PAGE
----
The appellant appealed to the FTT against HMRC's decisions that certain Organix and Nakd bars bore standard rate VAT. The FTT dismissed the appeal. In its view, the relevant products were 'confectionery' within the meaning of Item 2 in the list of exemptions set out in Group 1, Schedule 8, VAT 1994. Therefore, those products could not attract a zero-rating for VAT as 'food of a kind used for human consumption' under Group 1, Schedule 8, VATA 1994.

The appellant was dissatisfied with the FTT's decision and appealed to the UT on the grounds that the FTT wrongly treated certain factors as irrelevant, such as the actual or perceived healthiness of the products (and the products' marketing as such) and the absence of cane sugar, butter and flour (being ingredients associated with traditional confectionery).

The UT allowed the appeal, concluding that the FTT erred in failing to take account of the healthiness and/or the nature of the ingredients of the products under consideration in comparison to traditional confectionery. The UT remitted the case back to the FTT for another hearing before a differently constituted panel.

Why it matters:

Since the matter has been remitted to the FTT, the VAT position of the relevant products remains unclear. However, the UT's decision demonstrates that the healthiness of food may be relevant when determining its VAT treatment. The UT's decision also includes a helpful analysis of Note 5 of Item 2, so manufacturers and suppliers of similar products, particularly those with no added sweetness, will be especially interested in the final outcome of this case.

The decision can be viewed here.

The King (on the application of Gloucestershire Hospitals NHS Foundation Trust) v HMRC [2023] UKUT 28 (TCC)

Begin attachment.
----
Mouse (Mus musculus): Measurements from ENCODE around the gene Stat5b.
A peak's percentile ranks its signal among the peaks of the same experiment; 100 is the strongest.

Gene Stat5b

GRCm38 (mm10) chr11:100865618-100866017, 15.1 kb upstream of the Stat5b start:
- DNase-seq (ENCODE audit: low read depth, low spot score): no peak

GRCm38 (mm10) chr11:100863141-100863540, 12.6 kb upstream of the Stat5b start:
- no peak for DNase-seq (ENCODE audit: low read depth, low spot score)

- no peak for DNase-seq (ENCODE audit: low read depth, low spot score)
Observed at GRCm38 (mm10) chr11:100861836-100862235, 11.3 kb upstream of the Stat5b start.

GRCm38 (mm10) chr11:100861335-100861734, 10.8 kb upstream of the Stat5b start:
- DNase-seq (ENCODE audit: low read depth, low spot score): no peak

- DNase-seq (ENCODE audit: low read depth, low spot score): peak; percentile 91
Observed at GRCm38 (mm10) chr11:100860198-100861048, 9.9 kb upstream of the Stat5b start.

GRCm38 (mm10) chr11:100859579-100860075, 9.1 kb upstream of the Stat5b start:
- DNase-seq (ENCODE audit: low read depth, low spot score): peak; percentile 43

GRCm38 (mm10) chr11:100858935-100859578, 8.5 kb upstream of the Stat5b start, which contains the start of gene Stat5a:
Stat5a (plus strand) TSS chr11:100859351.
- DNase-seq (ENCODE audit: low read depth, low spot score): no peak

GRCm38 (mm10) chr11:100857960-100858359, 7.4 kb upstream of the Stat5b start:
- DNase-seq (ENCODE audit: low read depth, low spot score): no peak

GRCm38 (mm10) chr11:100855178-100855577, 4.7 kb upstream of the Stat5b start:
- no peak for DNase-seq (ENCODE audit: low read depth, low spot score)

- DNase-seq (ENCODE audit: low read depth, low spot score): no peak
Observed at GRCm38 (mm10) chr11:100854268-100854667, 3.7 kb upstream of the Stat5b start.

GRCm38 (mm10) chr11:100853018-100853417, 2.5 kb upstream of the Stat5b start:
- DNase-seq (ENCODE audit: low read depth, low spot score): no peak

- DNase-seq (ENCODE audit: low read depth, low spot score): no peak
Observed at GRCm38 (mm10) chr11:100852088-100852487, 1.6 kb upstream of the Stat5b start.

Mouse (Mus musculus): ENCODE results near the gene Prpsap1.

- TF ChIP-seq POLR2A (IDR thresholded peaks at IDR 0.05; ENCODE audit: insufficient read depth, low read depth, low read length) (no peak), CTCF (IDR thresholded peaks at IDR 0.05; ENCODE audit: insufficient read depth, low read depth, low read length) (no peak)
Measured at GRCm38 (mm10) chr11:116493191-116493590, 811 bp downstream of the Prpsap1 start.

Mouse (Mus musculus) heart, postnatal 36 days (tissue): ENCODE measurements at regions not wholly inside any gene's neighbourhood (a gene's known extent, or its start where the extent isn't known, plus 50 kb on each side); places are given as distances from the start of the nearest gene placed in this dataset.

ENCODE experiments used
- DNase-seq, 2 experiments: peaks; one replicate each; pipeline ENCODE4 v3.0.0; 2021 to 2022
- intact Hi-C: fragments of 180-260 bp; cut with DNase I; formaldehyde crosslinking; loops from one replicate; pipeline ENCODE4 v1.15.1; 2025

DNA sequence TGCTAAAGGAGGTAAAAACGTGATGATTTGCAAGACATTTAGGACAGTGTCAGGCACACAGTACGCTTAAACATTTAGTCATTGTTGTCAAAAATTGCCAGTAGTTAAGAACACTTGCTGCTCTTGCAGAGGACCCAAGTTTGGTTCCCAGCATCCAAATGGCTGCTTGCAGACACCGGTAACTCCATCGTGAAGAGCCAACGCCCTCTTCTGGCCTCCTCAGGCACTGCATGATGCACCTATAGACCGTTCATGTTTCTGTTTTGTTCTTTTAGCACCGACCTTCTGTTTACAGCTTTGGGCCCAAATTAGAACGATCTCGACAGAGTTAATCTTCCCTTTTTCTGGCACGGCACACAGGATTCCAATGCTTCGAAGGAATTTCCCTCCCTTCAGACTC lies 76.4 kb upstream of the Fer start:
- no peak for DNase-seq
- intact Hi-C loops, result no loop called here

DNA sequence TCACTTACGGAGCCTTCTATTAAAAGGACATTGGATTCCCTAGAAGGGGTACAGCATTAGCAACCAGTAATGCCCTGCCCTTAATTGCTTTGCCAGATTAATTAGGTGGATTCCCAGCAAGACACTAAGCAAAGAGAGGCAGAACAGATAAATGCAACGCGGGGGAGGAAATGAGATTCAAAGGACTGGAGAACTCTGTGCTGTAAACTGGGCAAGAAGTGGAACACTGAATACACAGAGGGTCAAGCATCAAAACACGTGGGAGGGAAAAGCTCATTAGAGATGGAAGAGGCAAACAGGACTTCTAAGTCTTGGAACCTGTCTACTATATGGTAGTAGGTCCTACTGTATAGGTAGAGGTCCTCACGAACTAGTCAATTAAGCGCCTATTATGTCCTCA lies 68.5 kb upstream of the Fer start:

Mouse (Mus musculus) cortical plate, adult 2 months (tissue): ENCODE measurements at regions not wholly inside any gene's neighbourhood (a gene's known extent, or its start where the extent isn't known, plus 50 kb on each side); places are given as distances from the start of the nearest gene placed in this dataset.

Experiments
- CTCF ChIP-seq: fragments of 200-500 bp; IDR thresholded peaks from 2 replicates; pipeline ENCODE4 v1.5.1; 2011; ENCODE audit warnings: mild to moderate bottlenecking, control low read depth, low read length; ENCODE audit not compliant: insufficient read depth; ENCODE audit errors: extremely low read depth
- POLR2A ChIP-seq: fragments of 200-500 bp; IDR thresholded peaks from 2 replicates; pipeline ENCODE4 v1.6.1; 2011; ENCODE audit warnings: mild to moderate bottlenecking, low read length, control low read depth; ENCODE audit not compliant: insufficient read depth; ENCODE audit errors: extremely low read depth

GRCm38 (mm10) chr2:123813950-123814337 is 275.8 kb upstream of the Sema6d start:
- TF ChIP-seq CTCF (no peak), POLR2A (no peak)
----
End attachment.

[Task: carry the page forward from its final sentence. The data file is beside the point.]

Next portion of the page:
The UT has determined that input tax incurred in relation to the supply of ‘consumables’ to an NHS trust could be recovered as it formed part of a single supply.

Gloucestershire Hospitals NHS Foundation Trust (the Trust) had a large surgical estate of operating theatres and wished to improve its overall efficiency. It contracted with Genmed, a specialist company offering a complete theatre management service, and claimed the benefit of Contracted-Out Services Direction (COS) relief on the VAT it incurred in paying Genmed’s service charges.

HMRC denied the Trust recovery of the VAT arguing that the supplies fell outside the scope of the COS relief because they were separate supplies of goods. The effect of HMRC’s decision was that they fell outside the scope and purpose of the relief which was to encourage public authorities to contract out the provision of services without suffering irrecoverable VAT charged by external contractors via a direct refund mechanism, which is provided for in section 41(3), VATA 1994. As there is no appeal to the FTT, cases on COS have to be challenged by way of judicial review. In this case, the Administrative Court, with the agreement of the parties, transferred the case to the UT.

The central issue considered by the UT was whether the Trust was receiving a single supply of healthcare facilities (which would allow for VAT to be recovered under the COS), or whether the trust was receiving multiple and separate supplies of consumable goods and healthcare facility services.

The UT, applying the Levob test (Levob Verzekeringen and OV Bank C-41/04) and with reference to other established case law in this area, agreed with the Trust that the supply of a wide range of consumables alongside a large number of services all of which provided the Trust with ready to go operating theatres was one service. From a VAT point of view the goods and services were indispensable and not capable of being separated without artificially splitting the transaction. The UT was also of the view that even if not part of the same supply, the consumables were closely related to the services and therefore qualified for that reason too. As the goods were viewed as part of the overall supply of services, the Trust was entitled to recover VAT on the consumable goods. The VAT refund in this case amounted to approximately £3.3 million per year and therefore represents a very significant and ongoing financial benefit for the Trust.

Why it matters:

This UT decision will no doubt be welcomed by any NHS trust which finds itself in a similar situation to the Trust. To date, there has been little case law in this area and this decision provides an important precedent which may enable other NHS trusts in a similar position to the Trust to secure a VAT refund. The decision also discusses well-established principles regarding the determination of a single versus multiple supply, which will be relevant in other contexts.

The decision can be viewed here.